Tipperary v Cork
Tipperary decommissioned Lar Corbett after 14 years terrifying defences around Ireland, but his watering hole will be a popular pit stop for those going to Tipperary v Cork in the NHL tomorrow (throw-in 2.30pm).
He still looks like he could do a job for Mick Ryan. Does he miss it?
“From working for myself I really have the attitude of ‘whatever happened last week you have to concentrate on what’s in the future’. I think that comes with business, with having people working for you and all of that.
“I love going to the games, I love watching Tipperary play and winning on the television, but missing it? No.
“Put it another way — if Tipp made the All-Ireland final this August would you be thinking, ‘it’d be great to be out there with the sun splitting the rocks’? Of course. But then you think, ‘could I go back to training in Dr Morris Park on Tuesdays and Thursdays, going to the gym two or three times a week as well? No. I’ve been there and done that’.
“I’m a firm believer that the mind and body do get a little softer the older you get. I don’t think you have the same staying power, though I hope it’s not too bad because I still want to give the club something.”
With his club side Thurles Sarsfield he retains that connection to the county side through the Maher brothers, Paudie and Ronan: ”I see them now and they’re powerhouses, they’re crucial men on the team.
“The condition they’re in — I don’t think I could match that physique, that conditioning now, and you have to be able to admit that to yourself along the line.”
The time and effort needed to achieve that level of conditioning can be summed up handily, he adds: “The difference between when I started and now . . . there’s a simple way of showing it. We used to train at half seven on a Tuesday, and I’d arrive up around ten-past, quarter-past, be out on the field for twenty-five past to train at half-past.
“Now if training is on at half-seven there are lads in the dressing room getting ready at six o’clock. They want to get loosened out, to get strapped up, to get a rub. Then it’s the pre-warm-up, the warm-up, and then training.
“It’s nearly impossible now for a fella to have a full-time job and be part of an intercounty panel. Genuinely, is there a tradesman on an inter-county panel?”
He’s been impressed with Tipperary, particularly the kinds of questions being asked by Michael Breen.
“I’m delighted to see the likes of Paudie (Maher) take up where he left off last year. He’s the captain, and it’s great to see him playing well.
“I’m also delighted to see Ronan Maher midfield. I don’t know if he likes playing there himself but he has a bit more room there to get forward, and he’s very good to take a score.
“At midfield he can push up to the half-forward line, to take a sideline — he’s scored a few of those already — and if you move him back to the half-back line you’d lose a lot. “I was surprised to see Michael Breen at corner-forward and full-forward, and I was saying I didn’t see him in that role, but I changed my tune when I saw what he did against Kilkenny. Tipp need someone like that on the edge of the square, someone big and strong who can play as well, who can score.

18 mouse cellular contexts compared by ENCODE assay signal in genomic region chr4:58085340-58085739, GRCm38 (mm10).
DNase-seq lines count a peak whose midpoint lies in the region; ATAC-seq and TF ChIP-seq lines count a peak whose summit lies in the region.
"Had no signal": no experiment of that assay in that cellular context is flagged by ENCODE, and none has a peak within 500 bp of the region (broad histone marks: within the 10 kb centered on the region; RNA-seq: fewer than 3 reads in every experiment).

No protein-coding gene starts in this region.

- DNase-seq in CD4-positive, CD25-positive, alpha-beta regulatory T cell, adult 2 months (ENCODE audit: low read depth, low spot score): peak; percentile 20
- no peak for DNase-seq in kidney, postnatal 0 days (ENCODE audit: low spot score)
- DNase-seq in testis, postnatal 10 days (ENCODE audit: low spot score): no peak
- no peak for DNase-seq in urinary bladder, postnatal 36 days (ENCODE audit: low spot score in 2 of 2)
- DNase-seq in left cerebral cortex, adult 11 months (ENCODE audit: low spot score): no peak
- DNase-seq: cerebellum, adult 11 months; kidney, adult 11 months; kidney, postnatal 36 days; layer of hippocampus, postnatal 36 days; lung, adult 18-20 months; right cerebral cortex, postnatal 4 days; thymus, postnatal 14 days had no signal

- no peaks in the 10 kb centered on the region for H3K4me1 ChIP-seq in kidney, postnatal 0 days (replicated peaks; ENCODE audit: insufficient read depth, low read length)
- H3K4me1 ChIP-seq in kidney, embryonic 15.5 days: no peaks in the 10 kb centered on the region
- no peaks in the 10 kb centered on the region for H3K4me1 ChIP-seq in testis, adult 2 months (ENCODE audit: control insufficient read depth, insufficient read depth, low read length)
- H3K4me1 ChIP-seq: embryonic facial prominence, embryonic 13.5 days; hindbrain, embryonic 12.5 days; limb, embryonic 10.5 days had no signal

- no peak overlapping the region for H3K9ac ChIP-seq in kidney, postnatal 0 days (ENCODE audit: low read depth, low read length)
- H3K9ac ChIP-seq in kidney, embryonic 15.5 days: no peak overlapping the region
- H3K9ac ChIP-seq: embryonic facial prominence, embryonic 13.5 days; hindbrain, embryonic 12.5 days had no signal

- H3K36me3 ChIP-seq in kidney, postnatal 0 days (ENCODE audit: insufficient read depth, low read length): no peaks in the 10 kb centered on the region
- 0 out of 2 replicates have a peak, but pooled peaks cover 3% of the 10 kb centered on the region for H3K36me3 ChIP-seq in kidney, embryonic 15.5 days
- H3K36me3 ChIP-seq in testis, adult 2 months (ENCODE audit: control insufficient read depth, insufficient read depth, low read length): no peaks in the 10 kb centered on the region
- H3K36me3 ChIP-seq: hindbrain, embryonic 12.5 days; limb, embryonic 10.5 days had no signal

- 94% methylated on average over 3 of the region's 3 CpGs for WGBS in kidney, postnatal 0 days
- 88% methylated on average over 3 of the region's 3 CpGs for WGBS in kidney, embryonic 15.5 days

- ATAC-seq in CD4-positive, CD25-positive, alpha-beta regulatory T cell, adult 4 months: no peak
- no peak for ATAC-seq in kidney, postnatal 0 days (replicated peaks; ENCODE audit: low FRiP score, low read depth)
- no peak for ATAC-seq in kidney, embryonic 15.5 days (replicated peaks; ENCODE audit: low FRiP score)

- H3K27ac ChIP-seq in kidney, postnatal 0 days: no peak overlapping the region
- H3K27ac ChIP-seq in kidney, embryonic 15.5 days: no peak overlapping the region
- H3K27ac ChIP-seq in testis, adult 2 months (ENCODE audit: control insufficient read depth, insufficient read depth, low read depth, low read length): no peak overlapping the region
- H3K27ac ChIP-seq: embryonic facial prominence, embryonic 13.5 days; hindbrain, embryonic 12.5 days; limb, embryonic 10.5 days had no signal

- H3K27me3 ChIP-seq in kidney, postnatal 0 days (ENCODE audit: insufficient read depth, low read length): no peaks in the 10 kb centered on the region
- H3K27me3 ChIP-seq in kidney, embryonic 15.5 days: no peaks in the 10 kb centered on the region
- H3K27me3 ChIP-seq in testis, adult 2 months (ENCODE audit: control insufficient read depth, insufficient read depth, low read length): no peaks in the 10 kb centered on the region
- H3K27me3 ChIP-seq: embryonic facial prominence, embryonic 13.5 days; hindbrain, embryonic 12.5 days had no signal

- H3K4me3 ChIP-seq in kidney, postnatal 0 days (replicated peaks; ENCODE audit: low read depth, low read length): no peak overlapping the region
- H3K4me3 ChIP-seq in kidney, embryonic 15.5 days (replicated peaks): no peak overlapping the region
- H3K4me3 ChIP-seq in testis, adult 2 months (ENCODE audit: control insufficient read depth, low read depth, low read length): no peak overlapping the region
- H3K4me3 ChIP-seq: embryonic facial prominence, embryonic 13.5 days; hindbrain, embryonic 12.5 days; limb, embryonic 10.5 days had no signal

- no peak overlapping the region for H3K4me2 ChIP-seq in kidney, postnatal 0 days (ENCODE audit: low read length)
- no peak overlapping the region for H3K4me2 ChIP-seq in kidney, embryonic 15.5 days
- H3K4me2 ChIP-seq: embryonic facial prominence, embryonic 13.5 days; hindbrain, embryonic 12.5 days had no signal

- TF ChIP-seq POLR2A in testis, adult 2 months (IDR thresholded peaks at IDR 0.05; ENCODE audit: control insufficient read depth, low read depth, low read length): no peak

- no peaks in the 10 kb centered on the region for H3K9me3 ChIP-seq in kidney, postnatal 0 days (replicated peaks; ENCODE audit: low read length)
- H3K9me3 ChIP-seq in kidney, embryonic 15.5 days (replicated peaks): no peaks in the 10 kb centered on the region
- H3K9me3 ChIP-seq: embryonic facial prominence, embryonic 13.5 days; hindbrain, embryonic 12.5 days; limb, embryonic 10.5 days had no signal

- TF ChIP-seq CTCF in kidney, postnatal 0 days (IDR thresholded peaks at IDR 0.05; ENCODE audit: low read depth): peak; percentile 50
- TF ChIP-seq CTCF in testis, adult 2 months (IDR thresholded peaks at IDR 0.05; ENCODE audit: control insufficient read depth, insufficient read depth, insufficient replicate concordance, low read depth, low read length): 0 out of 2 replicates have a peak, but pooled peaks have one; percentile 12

“His display was a real trigger, a real ‘there’s something here’. The way teams change you have to have a moment or a game where management and the other players say, ‘there’s something going on here, he’s making a shape’.
“I like Tipp’s aggression at the moment, the hard-hitting and so on. The hurling will always be there. I’d always say the back man has you, as a forward, until April. A forward nearly has to have that in his mind, but when the ground hardens up Tipp will combine that aggression with the hurling.”
When the ground hardens we have the new championship format, and Corbett is a fan. “Absolutely, give me matches any day. I remember playing Limerick three times in 2007, and then going into a round-robin when we lost to them eventually, and we were playing five or six weeks in a row.
“I was never happier. There’s no time to get nervous, you’re ticking over in training without overdoing it, other teams don’t have time to work on complicated game plans — the best players come to the top, and what you’re left with is pure hurling, really.”
What about tomorrow’s opponents?
“Cork had a fair run at it last year,” says Corbett.
“What helped them last year was taking Patrick Horgan off the frees. He upped his aggression, he worked really hard, he was outstanding. I know he’s back on the frees now but it was put up to him last year and he came back stronger.
“They have good, fast, quick hurlers and that running game works for them. They have to be careful not to get caught too much on the counter-attack, on getting turned over there, but they’re very close to getting that right.
“I’d say that as a unit they have the fastest forwards in Ireland and they’ll come into it in the summer. I knew myself I’d struggle in the springtime but when the ball is bouncing hard then you know you’ll have the advantage. It’s the same for Cork, they’ll be really dangerous when the ground gets hard.
“The sand below in Cork at the moment doesn’t suit them, mind you.”
That explains the welcome in Thurles, then ...
“You can ask anyone in the town — when Cork come up to Thurles it’s like nobody else. The atmosphere in the Square, in the bars and restaurants. They’re different, they just have it, pure and simple.”
He should know. He had it himself in spades.